October 30, 2011

Le gamin au vélo (Belgium 2011)

Among the films in this year's Cannes competition, there were two that shared the spotlight: Terrence Malick's ambitious epic "The Tree of Life" which eventually won the legendary director the Palme d'Or and Lars von Trier's "Melancholia", not least thanks to its controversial press conference.

But there was at least one other film that would have deserved more media attention not for the über-ego of its director but because of the quality of the actual film. And if I would have to choose one film, among all the strong competitors, it would have to be "Le gamin au vélo" by the Dardenne brothers. It is one of their best films so far which almost automatically makes it one of the best films of the year. The reason they "only" won the Grand Prize of the jury in Cannes was probably because they already received the Palme d'Or twice for films similar to this one. But even if there is the feeling that they have made this kind of film before, "Le gamin au vélo" is still a revelation.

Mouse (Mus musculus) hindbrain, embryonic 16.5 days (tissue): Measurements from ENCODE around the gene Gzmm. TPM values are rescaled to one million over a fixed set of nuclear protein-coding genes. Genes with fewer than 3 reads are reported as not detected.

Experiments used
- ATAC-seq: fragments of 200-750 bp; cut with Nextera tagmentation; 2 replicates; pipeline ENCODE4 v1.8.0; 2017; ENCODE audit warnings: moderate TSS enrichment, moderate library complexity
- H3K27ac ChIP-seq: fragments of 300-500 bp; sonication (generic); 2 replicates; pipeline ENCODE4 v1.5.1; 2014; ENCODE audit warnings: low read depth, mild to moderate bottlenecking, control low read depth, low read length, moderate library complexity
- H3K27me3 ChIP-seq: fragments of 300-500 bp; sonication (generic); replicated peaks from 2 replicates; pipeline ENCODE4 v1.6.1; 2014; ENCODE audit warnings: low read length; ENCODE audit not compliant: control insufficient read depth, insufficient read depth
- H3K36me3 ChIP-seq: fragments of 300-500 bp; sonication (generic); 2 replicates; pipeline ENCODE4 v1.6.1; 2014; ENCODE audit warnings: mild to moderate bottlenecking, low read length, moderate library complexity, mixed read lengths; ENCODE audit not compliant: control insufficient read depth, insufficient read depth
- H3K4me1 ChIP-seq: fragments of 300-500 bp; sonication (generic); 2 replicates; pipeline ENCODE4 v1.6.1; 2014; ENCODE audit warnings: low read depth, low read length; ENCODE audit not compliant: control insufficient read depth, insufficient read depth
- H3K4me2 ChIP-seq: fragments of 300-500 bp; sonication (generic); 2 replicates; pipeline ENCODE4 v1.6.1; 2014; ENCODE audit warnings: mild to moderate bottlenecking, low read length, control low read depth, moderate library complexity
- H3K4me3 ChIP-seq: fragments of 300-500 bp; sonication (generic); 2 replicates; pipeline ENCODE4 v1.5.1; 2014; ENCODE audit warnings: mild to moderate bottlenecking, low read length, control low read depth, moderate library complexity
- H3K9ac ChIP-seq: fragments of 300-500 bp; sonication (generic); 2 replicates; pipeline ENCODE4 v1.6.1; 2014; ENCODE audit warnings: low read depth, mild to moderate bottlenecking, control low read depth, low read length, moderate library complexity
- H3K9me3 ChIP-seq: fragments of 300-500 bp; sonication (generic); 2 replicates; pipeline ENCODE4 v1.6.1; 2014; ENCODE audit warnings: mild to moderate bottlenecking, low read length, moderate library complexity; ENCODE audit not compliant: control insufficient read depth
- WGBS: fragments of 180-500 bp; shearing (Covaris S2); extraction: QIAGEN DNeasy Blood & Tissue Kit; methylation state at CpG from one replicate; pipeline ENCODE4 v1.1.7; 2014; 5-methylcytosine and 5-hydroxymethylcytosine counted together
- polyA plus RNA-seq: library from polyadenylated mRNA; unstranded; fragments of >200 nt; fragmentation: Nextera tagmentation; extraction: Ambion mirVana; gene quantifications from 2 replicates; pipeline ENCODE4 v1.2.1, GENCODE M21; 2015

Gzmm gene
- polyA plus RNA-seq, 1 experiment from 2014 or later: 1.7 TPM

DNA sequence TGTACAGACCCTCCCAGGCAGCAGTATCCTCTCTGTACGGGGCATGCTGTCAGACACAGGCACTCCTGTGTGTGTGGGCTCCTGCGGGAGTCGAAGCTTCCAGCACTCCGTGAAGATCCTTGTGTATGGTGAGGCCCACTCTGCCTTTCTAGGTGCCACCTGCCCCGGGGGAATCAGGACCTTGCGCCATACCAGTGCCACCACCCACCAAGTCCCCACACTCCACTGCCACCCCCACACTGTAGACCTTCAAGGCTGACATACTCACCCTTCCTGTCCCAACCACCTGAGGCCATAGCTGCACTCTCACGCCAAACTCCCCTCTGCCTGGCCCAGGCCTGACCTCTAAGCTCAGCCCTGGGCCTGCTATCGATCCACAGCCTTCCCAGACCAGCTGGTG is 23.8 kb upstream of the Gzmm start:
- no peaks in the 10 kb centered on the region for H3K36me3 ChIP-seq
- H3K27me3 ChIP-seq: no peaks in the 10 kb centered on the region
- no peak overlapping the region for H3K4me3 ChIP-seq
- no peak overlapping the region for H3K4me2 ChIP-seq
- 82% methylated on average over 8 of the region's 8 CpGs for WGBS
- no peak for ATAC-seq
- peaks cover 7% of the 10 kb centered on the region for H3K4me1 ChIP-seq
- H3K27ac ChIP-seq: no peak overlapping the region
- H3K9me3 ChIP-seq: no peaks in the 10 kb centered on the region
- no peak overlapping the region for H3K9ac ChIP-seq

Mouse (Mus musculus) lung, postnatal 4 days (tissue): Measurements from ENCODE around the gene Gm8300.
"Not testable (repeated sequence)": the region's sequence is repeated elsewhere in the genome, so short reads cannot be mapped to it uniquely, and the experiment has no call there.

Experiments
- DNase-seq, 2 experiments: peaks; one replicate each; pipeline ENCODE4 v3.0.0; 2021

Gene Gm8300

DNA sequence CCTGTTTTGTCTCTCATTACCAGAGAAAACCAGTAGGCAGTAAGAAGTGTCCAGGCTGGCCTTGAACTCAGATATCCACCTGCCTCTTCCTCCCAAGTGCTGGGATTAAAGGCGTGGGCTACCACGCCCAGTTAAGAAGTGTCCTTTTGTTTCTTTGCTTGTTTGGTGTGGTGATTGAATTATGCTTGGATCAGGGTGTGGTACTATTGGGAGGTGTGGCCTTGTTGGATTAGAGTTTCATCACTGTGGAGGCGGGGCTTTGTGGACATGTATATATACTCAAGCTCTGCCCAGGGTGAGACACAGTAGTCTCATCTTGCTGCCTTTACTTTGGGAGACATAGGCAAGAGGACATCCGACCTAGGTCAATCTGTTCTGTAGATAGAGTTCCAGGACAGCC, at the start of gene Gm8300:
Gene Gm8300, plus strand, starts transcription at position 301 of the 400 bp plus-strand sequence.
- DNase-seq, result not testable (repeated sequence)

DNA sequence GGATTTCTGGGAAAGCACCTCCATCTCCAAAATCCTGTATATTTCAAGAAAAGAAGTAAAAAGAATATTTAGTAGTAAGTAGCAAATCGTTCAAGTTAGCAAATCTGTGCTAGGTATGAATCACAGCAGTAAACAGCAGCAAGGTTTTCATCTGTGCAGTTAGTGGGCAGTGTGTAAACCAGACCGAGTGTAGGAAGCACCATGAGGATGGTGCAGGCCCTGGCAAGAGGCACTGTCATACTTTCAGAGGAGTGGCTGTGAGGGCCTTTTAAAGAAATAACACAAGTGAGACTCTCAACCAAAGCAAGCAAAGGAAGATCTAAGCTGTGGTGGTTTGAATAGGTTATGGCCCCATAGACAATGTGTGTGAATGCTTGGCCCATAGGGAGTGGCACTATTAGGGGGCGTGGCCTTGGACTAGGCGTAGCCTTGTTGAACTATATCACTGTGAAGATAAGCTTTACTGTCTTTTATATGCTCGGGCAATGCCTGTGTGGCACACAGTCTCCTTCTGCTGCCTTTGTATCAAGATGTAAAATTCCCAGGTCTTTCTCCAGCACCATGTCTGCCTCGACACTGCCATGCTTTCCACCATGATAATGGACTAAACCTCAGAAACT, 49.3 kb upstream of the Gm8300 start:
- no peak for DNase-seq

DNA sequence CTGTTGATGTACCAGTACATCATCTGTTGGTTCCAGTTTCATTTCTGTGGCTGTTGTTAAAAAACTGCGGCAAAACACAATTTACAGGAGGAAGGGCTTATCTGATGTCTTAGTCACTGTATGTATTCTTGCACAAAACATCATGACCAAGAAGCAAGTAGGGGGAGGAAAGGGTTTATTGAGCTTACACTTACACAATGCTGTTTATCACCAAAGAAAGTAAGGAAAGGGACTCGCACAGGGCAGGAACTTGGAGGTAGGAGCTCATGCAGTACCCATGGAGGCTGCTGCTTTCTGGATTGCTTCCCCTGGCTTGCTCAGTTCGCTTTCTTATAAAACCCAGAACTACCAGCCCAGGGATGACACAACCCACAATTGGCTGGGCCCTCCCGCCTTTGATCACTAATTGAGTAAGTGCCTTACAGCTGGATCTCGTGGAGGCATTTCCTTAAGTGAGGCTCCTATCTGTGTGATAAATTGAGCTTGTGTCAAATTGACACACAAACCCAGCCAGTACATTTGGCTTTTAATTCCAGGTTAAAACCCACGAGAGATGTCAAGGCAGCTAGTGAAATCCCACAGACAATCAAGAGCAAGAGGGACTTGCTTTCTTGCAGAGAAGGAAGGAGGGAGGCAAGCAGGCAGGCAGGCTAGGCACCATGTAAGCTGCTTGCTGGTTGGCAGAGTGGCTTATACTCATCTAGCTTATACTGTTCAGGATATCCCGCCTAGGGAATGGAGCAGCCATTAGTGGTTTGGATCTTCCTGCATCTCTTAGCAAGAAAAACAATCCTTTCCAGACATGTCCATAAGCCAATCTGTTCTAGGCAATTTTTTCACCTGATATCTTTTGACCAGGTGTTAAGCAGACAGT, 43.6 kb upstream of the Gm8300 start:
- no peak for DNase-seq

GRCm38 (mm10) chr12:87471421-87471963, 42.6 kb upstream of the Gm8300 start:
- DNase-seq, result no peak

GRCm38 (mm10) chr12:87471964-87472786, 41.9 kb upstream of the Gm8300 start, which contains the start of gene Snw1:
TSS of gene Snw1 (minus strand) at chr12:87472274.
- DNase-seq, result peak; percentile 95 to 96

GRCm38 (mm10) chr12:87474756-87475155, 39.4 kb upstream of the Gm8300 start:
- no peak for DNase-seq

A simple tale of a young abandoned child, it is authentic and rough, but also sincere, tender and touching. It is the kind of film that no one makes as good as the Dardennes. The performances are great and even even a big name star like Cécile De France blends seemlessly into the ensemble. I didn't even realize it was her until about 30 minutes into the film. A piano concerto by Beethoven is used occasionally during the film in key moments. Some may find such dramatization - which is somehow atypical for the Dardennes - unnecessary but it worked perfectly for me and even made me cry. Even the Dardennes, however subtly, seem to have their tricks to create emotions...

Le gamin au vélo is a simple yet flawless film. It is the best film about a father, a son and a bicycle since "Bicycle Thieves". In a running time of just 87 minutes, it has everything that cinema needs to have. Nothing more, nothing less.



Thomas Doret and Cécile De France in "Le gamin au vélo"

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